[PAST EVENT] Layered Effects of Parental Condition and Larval Survival on the Recruitment of Haddock Stocks

November 18, 2015
12pm - 1pm
VIMS - Watermen's Hall, Classroom A/B
1375 Greate Road
Gloucester Point, VA 23062Map this location
Fisheries Science Noon Seminar Series

Speaker: Kevin Friedland

Title: Layered Effects of Parental Condition and Larval Survival on the Recruitment of Neighboring Haddock Stocks

Abstract: We used remote sensing chlorophyll-a concentration data, spring copepod abundance, and individual fish condition information to understand the annual variability of two neighboring haddock (Melanogrammus aeglefinus) stocks in the Gulf of Maine region. When we considered the full range of recruitment variability, the abundance of the copepods Calanus finmarchicus and Pseudocalanus spp. failed to explain the variation in survivor ratio in either stocks. However, when we examined this relationship with subsets of the data, we found that Pseudocalanus spp. appears to have an effect on survivor ratio. The full range of recruitment variability of the Georges Bank stock was found to correlate with the timing and size of the fall bloom the year before recruitment, which has been termed the parental condition hypothesis, suggesting that the fall bloom affects the condition of spawning adults and thus recruitment. The absence of a correlation between fall bloom and recruitment in the Gulf of Maine stock can be attributed to the difference in fall bloom frequency between the two stock areas. It appears that both parental condition and larval survival affect haddock recruitment; however, the relative impact of these effects depends on the contrasting nature of the environmental drivers of the ecosystem.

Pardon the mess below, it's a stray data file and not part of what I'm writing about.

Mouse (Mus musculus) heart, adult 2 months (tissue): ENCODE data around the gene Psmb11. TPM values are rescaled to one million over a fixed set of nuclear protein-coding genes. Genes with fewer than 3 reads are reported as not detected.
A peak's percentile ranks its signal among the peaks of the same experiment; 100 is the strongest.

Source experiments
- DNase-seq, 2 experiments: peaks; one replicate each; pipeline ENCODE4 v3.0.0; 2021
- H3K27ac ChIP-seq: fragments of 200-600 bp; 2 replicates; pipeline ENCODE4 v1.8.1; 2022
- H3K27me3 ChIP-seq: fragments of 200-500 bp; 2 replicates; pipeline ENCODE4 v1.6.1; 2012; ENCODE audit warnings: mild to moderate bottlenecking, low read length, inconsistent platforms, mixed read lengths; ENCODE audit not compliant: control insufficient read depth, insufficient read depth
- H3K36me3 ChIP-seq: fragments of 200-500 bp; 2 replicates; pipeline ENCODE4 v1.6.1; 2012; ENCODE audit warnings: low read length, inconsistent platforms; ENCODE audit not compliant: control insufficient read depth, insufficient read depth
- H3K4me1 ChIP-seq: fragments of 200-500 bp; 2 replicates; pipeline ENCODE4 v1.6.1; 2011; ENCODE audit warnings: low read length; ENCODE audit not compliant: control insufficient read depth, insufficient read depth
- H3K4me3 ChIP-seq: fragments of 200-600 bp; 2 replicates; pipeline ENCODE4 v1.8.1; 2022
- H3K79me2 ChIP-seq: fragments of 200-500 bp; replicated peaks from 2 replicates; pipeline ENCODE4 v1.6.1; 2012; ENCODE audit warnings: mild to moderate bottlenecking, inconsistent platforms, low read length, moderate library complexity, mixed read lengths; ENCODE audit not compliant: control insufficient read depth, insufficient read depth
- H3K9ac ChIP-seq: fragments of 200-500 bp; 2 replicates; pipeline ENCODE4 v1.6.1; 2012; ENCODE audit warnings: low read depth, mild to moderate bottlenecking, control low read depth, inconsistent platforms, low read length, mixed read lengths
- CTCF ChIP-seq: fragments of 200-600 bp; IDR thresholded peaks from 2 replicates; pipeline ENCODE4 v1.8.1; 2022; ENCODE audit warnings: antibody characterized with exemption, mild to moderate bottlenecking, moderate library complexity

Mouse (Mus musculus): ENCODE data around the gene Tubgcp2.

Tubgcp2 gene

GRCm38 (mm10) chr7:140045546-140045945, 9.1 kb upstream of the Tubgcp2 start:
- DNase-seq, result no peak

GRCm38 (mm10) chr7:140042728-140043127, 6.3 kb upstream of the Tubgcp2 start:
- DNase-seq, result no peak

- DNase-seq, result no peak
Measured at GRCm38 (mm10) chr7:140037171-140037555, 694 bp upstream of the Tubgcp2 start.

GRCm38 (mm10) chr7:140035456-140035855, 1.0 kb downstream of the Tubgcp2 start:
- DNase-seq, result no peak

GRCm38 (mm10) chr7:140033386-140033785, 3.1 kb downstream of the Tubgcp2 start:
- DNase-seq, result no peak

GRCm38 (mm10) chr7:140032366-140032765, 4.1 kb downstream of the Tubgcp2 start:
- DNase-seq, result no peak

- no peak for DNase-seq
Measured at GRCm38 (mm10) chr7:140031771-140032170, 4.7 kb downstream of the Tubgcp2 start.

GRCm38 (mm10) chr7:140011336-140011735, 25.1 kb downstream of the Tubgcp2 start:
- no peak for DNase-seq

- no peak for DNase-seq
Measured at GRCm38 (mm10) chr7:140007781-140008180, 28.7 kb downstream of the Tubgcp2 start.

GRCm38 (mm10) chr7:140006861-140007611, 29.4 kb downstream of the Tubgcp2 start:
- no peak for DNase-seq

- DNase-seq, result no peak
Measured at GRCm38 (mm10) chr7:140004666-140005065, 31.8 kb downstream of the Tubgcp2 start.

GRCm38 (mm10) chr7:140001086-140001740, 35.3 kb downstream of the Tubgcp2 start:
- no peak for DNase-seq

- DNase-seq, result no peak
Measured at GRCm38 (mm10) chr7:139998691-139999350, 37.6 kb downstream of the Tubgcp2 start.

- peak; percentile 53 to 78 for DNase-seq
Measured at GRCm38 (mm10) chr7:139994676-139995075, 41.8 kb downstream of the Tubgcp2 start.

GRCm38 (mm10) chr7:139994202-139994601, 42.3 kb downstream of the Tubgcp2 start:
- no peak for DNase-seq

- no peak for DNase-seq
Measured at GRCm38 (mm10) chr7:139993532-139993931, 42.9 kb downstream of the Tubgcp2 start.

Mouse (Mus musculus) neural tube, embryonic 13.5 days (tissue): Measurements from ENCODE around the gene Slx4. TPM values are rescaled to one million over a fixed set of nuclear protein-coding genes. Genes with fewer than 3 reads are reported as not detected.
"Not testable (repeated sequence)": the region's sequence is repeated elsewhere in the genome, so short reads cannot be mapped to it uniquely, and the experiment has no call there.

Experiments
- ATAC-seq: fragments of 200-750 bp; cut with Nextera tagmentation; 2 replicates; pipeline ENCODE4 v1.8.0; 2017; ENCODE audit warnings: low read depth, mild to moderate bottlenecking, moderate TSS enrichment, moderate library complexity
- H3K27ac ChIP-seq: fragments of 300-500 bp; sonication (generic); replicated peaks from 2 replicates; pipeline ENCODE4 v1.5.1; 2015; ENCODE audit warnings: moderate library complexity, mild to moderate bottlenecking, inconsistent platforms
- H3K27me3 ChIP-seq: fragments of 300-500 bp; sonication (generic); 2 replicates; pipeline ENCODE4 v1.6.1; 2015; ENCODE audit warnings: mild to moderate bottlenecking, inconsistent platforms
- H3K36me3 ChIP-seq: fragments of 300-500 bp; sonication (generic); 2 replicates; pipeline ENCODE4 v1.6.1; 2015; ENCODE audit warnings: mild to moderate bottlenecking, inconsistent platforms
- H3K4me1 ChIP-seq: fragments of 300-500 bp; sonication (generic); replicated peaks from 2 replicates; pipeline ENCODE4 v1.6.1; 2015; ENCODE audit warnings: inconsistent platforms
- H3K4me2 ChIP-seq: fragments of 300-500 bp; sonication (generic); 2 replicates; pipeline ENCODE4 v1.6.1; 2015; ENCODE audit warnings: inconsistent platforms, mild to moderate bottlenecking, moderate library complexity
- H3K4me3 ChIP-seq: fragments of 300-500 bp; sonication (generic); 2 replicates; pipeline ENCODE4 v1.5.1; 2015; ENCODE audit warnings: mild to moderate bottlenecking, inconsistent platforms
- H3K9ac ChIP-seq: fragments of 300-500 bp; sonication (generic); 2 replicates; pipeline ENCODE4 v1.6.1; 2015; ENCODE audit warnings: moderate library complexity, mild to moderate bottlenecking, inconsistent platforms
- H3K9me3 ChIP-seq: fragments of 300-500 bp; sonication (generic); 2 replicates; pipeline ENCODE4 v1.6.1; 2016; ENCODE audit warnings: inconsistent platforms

Bio: Kevin Friedland is a researcher with the National Marine Fisheries Service at the Narragansett Laboratory in Rhode Island, USA. He holds a bachelors degree in ecology from Rutgers College in New Jersey and a doctorate from the College of William and Mary in Virginia. His dissertation research was on the distribution and feeding ecology of Atlantic menhaden. During his professional career, he has done research on menhaden, bluefish, sea herring, sturgeon, eel, cod, haddock, and salmon. His publications cover a range of topics including: estuarine ecology of fishes, functional morphology, feeding ecology, recruitment processes, fisheries oceanography, stock identification, ecosystem ecology, and climate change. His current research is on the effects of growth on the early maturation and survival of Atlantic salmon and the factors controlling the recruitment of cod and haddock. He has served as the chair of several International Council for the Exploration of the Sea (ICES) scientific working groups and is currently the US representative to SCICOM. He is also the chair of the Regional Association for Research on the Gulf of Maine (RARGOM).

[[v|dmk,Professor David Kaplan]]